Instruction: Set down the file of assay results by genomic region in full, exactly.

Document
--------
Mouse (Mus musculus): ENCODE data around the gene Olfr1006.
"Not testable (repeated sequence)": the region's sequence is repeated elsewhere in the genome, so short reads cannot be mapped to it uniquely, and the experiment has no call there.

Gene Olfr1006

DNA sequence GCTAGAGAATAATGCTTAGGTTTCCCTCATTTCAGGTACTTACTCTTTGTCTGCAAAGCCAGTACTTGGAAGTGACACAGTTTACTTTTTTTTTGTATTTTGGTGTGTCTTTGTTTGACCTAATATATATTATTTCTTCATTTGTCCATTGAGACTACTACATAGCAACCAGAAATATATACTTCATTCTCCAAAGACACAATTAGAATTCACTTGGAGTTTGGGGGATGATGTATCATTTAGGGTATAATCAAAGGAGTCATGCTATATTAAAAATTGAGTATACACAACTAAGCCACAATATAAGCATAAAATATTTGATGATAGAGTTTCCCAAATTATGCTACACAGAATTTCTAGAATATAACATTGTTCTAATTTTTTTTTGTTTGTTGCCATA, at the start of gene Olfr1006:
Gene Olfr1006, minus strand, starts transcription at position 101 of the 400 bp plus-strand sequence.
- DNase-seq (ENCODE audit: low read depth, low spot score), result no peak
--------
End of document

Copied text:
Mouse (Mus musculus): ENCODE data around the gene Olfr1006.
"Not testable (repeated sequence)": the region's sequence is repeated elsewhere in the genome, so short reads cannot be mapped to it uniquely, and the experiment has no call there.

Gene Olfr1006

DNA sequence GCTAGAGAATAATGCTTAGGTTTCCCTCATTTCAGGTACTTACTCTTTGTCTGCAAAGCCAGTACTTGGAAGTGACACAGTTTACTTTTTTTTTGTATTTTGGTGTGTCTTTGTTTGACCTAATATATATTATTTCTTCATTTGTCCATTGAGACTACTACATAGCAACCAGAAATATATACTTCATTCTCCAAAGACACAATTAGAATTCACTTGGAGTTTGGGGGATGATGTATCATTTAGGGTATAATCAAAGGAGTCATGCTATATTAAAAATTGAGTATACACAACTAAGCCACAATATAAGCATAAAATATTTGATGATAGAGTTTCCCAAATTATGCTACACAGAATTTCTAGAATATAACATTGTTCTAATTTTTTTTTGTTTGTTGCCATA, at the start of gene Olfr1006:
Gene Olfr1006, minus strand, starts transcription at position 101 of the 400 bp plus-strand sequence.
- DNase-seq (ENCODE audit: low read depth, low spot score), result no peak